Our new home in the “Show Me State” of Missouri is a raised ranch situated on a small hill. My favorite part of the house is that the first floor is actually in the tree tops and the lower level is at ground level. My husband has nicknamed our living room a tree house because that is what it feels like with the L-shaped patio doors opening to a large deck extending into the branches of two pines and two sweet gum trees. Add in the two sky lights on a full moon night and I have the best of both worlds; enjoying the display of God’s creation with the option to be inside or outside.
We moved into this house in December so have had a close up view of these trees in spring action. The sweet gum is an interesting and beautiful tree, but messy. When we arrived in winter these trees sported hundreds of spinney, prickly, brown fruit. Each fruit hung from a 3-4 inch stalk looking like Christmas ornaments especially after a snow. It was fascinating to watch small birds feed from the nectar inside the fruit cluster. After a few months however the fruit started to fall and fall and fall…everywhere. It was not safe to walk outside on the deck or the backyard without sturdy shoes or boots. Those things are painful when stepped on unprotected.
As the end of March approached and blew into April unique little green cone shaped clusters sprouted. Each cluster had 10 -12 little fuzzy balls attached to it. They reminded me of the the “Cat in the Hat” hat tilting on the cat’s head, but only green and fuzzy. Within a few weeks the little balls dropped off as the new leaves pushed their way to view. You may guess that the little balls dropped everywhere and although they didn’t hurt when stepped on they sure made a mess if dragged into the house on the bottom of a shoe.
As the glossy star-shaped leaves were growing and extending out new little fruit clusters began to form as well. They were green, but not sharp in this early stage. Before all the leaves formed out there was about a week when all four parts of the tree were evident at once. There were some mature brown fruit still left on the tree from last season, the cone shaped clusters, the new leaves and the new immature green fruit.
My understanding is that leaves of the sweet gum are spectacular in the fall with a range from yellows to reds to purples and orange. These trees are everywhere in our neighborhood and I can’t wait to see it explode with color! What I can wait for is the thousands of dried brown leaves that will drop to our deck and on the ground. Another mess!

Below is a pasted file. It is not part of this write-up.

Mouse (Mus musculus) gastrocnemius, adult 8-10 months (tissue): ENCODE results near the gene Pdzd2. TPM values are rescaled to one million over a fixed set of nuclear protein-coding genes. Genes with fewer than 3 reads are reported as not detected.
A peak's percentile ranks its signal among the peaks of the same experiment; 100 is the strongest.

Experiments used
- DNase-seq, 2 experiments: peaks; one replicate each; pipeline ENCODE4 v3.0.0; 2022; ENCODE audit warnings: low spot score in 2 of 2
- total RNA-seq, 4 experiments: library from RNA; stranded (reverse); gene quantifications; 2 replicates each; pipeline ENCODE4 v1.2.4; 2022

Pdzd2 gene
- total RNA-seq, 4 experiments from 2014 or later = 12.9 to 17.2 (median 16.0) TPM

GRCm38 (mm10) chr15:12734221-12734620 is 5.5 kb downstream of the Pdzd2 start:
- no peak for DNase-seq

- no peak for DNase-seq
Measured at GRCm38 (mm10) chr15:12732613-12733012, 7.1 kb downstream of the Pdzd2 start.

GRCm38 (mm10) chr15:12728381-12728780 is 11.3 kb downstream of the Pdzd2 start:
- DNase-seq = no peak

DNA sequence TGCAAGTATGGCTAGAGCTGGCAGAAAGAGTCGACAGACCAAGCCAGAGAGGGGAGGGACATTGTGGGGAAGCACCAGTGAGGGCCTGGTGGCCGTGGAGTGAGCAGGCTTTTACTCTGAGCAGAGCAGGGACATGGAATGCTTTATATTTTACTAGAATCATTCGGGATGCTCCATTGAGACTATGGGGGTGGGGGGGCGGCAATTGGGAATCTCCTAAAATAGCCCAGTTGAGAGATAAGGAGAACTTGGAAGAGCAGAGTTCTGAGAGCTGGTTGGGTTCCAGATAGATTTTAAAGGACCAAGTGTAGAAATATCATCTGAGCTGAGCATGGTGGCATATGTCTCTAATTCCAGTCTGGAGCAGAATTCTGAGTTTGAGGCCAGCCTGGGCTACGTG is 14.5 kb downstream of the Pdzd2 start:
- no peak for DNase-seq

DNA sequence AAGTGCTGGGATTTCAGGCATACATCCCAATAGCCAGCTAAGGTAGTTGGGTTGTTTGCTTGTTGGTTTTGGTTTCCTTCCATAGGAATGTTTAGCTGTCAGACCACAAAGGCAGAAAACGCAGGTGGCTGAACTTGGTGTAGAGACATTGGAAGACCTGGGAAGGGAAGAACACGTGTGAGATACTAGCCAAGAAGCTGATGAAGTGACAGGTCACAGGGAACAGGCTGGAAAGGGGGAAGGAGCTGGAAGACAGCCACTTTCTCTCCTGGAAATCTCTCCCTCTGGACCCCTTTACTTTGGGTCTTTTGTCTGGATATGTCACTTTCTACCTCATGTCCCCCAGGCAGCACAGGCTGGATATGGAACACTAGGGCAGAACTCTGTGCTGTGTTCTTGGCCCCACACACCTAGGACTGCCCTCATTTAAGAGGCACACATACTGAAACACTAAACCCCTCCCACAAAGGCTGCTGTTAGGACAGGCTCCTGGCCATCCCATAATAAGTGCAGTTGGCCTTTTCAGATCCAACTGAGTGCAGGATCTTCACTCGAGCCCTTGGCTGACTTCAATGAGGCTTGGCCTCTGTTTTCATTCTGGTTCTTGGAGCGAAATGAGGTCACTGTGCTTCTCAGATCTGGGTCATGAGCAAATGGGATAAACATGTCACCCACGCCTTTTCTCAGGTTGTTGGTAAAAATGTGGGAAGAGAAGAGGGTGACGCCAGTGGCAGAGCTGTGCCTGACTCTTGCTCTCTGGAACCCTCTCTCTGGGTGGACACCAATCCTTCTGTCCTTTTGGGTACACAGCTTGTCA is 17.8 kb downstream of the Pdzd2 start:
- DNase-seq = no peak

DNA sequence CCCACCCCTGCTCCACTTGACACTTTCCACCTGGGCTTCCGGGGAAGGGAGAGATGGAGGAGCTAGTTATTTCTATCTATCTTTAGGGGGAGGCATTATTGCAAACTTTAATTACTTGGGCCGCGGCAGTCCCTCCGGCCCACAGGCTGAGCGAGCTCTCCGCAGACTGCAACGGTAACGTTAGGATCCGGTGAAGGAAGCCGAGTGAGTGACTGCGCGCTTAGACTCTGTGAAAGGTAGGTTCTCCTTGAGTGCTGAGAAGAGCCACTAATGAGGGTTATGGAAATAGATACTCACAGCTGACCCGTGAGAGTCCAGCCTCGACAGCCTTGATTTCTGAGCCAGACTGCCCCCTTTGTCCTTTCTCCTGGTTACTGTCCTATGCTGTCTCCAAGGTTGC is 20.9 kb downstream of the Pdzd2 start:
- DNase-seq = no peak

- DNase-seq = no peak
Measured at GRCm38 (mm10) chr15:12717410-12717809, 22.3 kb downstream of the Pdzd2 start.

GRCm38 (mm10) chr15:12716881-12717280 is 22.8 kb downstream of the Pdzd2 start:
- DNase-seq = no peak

The sweet gum has many uses. It is second to use as a hardwood only to oak and used for flooring, furniture, home decor and more. It is also used to make baskets and pulp. It’s a great shade tree, as we have discovered, and it is a great home and food supply for many delightful birds and entertaining squirrels, as we have also discovered.
I wish I would’ve taken a picture when all four parts of the tree were evident at once. It was so unique. Maybe next year. At any rate, it was quite educational to observe all this up close and personal in the tree tops of the sweet gum tree…educational in more ways than one.
This tree reminds me we are to bare fruit, but we must remember that is a process not a single event. It takes a whole season. And our fruit isn’t supposed to stay on the tree. It is too be available for use by those around us, even dropping as we go along life’s way as a testimony of our relationship with Jehovah and His Son, Jesus.
Our lives can have lots going on at one time. We can be mature in one area and in the infant stages in another, while at the same time be reaching out into new adventures. I was reminded that life is cyclical and messy even for Christians. In fact, I would say that if our lives are not messy we may want to take a good look to see if we are a producing tree. Jesus cursed the fig tree that did not yield fruit when it was the season for it to be doing so. (Matthew 11:13-21) And Galatians makes it very clear that we will bare fruit if we have His Spirit living in us. (Galatians 5:22) Just some food for thought. Pun intended:)
One final piece of trivia about our house in the trees. Sweet gum trees have a massive and deep root system. Though I have not seen this first hand, I believe it. Our 60 foot strong and sturdy trees are proof of that. The steady root system, foundation, allows these trees to not only survive in harsh and varied conditions, but thrive as well! And like these trees it is so important that we be rooted deeply into our foundation; Jesus the Christ.
For no man can lay a foundation other than the one which is laid, which is Jesus Christ.
I Corinthians 3:11